Doug Shipman was the founding CEO of the National Center for Civil and Human Rights in Atlanta and today ends his three-year tenure as president and CEO of the Woodruff Arts Center.
Three years ago, I came to the role of CEO at the Woodruff Arts Center to continue the diversification of audiences and offerings that was already happening across the campus. I vowed to work in collaborative ways that would lift the entire arts community across Atlanta. As I move forward in this time of demands for systemic change and deep communal uncertainty, I want to outline a handful of thoughts on how the arts can build a more inclusive and just future.
Atlanta should be a leader in the fight for racial justice in the arts. We inherit a legacy of Black excellence and leadership, a deep well of social justice work, tangible examples of white political and business leaders being invested in the arts and racial justice, and a large community of talented BIPOC (Black, Indigenous, People of Color) individuals and organizations. All the elements exist in Atlanta right now to build an arts economy where new voices are showcased and funded, where leadership looks like our community, and where special investments are made in people and perspectives long marginalized and excluded. So what tangible steps do we take now to get there?
BOARDS MUST MAKE this work central to organizational strategy and leadership metrics.
Now is a perfect opportunity for board members to step more fully into the work of anti-racist change. All board members can and should insist that engaging topics of race and ethnicity and growing BIPOC audiences, staff and board members become strategic imperatives for their organizations.
The work starts by asking more questions, rewriting job descriptions and strategic plans, and creating incentives for change. For example, leaders’ compensation should depend on metrics like board and staff composition, the prevalence of BIPOC artists showcased and purchasing rates from MWBEs (Minority and Women-Owned Businesses). Arts org boards should leverage all the tools of governance to bring anti-racist work to the center of the agenda.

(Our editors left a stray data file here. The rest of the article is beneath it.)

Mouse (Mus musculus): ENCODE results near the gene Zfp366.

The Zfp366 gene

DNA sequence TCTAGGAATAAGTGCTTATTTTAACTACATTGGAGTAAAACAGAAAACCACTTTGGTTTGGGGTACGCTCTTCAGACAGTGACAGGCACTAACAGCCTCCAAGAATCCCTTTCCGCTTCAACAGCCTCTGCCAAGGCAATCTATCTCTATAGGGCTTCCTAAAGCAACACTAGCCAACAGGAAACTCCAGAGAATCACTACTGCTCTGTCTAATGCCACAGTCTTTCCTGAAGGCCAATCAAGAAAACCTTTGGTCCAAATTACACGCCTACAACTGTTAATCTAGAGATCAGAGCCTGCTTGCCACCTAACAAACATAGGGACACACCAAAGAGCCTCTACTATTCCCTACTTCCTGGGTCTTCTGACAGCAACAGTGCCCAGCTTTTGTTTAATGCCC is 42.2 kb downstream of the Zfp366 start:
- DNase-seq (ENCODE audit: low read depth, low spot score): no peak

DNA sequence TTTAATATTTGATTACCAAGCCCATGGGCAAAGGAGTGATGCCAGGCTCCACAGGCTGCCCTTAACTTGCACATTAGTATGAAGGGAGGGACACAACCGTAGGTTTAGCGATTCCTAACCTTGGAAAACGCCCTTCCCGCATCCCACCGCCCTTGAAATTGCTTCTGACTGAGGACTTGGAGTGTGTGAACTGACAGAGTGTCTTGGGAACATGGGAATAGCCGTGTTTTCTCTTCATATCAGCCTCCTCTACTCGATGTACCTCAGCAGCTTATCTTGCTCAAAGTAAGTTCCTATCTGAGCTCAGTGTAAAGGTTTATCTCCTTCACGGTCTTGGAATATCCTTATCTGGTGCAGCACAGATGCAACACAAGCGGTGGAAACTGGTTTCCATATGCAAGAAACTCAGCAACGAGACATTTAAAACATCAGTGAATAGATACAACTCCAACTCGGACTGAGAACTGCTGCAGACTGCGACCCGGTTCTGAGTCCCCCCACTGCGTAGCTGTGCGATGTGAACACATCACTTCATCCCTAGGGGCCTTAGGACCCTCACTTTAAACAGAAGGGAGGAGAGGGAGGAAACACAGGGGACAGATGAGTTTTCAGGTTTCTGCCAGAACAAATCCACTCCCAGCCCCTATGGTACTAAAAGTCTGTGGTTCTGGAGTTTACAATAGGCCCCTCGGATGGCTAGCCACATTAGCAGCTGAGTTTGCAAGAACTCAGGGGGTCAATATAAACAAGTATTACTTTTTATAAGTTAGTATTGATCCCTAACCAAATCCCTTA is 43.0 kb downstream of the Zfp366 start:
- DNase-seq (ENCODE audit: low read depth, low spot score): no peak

FUNDERS MUST MAKE funding conditional on outcomes, not intent.
We have seen some business investors divest from companies that lack adequate diversity on their boards and management teams. Imagine if arts funders began exercising the same requirements: no funding unless boards, leaders and audiences met certain diversity thresholds.
We have been fortunate at the Woodruff that some of our funding has been tied to growing Black and Brown audiences and diversifying our artistic practices, and I have seen the unleashing of change and creativity that can result. Excluding school visits, which are even more diverse, the High Museum now has an annual visitation of 50 percent BIPOC patrons. We achieved this through diverse, compelling exhibitions (Virgil Abloh, Yayoi Kusama, civil rights photography, Romare Bearden, Salvador Dali, Kara Walker and many more) and a coordinated marketing strategy. It can be done, especially in Atlanta — but it will be done much more quickly if our funding community makes a clear and consistent demand.
PUBLIC FUNDING MUST finally match our community’s potential.
Now more than ever, it’s time to balance our city’s tax incentives for the private sector with serious, targeted investments in the ascending communities, businesses and organizations that are the foundation of our economy. The truth is, we’re behind on this, especially in the arts. Mayor Keisha Lance Bottoms increased the Office of Cultural Affairs’ grants by $1 million, but Atlanta is still $8 million to $10 million short of equivalent funding we see in similar cities. Elsewhere cities have found ways to support arts orgs through construction programs (Denver, Miami), support artists of color specifically (San Francisco) and focus on smaller arts organizations that often create new works and new jobs (Charlotte, Pittsburgh).